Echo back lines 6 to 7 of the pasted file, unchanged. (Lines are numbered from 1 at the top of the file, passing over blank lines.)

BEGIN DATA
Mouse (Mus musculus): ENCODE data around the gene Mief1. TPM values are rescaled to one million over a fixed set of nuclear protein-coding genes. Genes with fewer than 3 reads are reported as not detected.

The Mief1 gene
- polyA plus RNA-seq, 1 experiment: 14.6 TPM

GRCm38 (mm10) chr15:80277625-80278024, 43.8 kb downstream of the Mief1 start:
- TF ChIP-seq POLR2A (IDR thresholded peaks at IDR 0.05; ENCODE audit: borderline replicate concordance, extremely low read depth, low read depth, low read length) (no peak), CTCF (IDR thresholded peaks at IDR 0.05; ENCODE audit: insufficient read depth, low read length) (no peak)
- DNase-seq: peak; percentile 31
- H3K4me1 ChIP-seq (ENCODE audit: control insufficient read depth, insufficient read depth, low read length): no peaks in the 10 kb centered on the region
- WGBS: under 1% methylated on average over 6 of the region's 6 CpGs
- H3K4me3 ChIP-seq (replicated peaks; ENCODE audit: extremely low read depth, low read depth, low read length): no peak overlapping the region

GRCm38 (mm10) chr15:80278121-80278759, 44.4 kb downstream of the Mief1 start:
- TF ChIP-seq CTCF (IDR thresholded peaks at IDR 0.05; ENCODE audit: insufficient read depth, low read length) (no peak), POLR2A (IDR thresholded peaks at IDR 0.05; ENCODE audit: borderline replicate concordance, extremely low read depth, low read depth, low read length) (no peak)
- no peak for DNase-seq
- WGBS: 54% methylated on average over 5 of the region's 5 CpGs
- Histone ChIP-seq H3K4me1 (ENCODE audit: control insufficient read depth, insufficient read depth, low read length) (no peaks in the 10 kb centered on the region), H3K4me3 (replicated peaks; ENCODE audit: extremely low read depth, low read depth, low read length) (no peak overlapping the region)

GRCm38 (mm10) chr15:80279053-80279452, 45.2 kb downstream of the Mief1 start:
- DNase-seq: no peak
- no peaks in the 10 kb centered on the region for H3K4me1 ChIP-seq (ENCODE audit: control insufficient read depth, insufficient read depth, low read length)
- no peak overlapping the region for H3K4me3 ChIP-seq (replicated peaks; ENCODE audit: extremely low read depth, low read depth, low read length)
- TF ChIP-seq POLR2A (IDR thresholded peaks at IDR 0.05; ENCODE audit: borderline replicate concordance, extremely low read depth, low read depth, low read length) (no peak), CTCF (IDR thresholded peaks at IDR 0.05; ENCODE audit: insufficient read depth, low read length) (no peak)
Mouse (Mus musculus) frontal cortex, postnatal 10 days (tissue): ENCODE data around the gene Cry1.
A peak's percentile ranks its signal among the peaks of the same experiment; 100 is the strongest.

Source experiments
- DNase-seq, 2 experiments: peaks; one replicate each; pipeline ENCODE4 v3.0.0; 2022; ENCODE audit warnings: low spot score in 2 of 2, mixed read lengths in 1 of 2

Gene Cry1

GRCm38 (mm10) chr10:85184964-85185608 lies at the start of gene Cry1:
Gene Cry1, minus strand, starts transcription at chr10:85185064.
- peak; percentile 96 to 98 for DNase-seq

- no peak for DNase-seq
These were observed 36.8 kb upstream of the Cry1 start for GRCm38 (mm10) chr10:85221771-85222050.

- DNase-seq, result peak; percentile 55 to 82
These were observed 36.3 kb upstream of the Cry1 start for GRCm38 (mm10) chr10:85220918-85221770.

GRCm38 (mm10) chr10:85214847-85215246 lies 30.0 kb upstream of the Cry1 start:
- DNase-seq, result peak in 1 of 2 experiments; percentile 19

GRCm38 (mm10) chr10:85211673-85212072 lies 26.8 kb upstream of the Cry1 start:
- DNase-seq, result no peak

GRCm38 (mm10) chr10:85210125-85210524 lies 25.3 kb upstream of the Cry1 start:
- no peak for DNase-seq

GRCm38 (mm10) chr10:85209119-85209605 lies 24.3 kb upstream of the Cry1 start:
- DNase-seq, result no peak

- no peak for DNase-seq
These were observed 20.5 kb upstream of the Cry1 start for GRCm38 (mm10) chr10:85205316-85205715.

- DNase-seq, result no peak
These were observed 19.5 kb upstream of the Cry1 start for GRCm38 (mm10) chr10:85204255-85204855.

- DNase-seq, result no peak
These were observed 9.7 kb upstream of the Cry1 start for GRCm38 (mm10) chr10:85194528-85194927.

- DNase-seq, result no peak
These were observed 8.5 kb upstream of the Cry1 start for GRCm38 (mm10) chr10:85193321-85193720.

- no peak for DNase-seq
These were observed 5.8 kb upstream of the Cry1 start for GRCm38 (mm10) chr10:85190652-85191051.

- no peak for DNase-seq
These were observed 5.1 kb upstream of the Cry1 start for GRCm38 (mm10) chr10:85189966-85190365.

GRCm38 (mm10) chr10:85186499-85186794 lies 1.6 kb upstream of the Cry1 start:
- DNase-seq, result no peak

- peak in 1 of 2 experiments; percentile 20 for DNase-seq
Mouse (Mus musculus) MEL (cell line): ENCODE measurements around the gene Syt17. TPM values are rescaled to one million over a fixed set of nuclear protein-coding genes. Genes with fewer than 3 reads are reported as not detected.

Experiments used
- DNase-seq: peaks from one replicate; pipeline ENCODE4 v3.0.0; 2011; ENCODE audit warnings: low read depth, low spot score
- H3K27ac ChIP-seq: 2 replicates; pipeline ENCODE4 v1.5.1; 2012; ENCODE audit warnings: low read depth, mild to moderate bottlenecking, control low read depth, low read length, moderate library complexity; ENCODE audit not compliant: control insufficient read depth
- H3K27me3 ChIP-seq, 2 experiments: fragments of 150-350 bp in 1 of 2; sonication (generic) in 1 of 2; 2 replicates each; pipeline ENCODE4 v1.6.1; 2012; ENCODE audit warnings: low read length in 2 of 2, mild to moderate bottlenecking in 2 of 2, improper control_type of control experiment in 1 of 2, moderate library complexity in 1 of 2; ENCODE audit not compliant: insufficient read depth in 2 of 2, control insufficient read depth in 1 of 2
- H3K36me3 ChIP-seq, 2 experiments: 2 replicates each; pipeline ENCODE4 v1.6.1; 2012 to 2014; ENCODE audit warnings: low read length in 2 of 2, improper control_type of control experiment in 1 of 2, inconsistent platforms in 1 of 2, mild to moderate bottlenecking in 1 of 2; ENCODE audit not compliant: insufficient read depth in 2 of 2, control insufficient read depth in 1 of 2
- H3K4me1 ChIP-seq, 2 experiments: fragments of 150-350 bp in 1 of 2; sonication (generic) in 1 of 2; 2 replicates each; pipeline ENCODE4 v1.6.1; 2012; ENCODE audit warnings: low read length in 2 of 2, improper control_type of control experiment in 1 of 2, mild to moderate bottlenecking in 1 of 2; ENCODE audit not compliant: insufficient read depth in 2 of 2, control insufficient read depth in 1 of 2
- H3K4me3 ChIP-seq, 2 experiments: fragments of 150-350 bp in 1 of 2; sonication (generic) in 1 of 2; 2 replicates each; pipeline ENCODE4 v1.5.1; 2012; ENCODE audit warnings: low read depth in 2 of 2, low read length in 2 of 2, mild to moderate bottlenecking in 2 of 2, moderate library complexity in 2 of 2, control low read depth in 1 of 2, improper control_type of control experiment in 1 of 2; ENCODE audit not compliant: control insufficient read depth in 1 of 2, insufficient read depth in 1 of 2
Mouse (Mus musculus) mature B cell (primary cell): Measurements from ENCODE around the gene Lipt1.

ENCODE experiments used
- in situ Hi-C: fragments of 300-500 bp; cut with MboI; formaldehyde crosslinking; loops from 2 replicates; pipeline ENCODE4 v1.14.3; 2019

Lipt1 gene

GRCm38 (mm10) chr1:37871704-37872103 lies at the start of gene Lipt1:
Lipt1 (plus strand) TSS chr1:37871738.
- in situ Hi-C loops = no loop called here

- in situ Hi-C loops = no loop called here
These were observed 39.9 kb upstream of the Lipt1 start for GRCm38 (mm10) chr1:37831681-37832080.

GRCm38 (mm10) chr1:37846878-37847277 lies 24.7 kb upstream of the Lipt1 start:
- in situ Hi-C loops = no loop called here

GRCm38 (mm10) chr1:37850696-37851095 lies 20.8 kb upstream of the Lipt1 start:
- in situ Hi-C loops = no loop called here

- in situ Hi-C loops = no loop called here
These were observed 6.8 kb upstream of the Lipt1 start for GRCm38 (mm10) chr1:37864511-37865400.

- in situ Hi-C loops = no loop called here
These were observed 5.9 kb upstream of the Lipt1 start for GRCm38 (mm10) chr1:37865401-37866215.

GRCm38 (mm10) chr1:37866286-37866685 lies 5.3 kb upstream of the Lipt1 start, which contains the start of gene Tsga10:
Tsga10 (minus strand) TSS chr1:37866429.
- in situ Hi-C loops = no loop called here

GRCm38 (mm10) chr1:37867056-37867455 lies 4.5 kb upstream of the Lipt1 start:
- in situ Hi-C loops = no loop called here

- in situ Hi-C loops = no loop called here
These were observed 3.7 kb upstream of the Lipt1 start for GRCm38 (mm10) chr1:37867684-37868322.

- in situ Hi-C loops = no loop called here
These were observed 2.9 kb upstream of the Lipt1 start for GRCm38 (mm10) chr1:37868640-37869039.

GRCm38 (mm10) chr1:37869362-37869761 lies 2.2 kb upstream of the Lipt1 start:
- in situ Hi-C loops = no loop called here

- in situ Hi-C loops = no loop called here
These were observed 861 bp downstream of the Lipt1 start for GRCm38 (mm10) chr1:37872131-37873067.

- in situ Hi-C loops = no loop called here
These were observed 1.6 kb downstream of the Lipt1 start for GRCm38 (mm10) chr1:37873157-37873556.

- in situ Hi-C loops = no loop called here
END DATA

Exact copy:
- DNase-seq: peak; percentile 31
- H3K4me1 ChIP-seq (ENCODE audit: control insufficient read depth, insufficient read depth, low read length): no peaks in the 10 kb centered on the region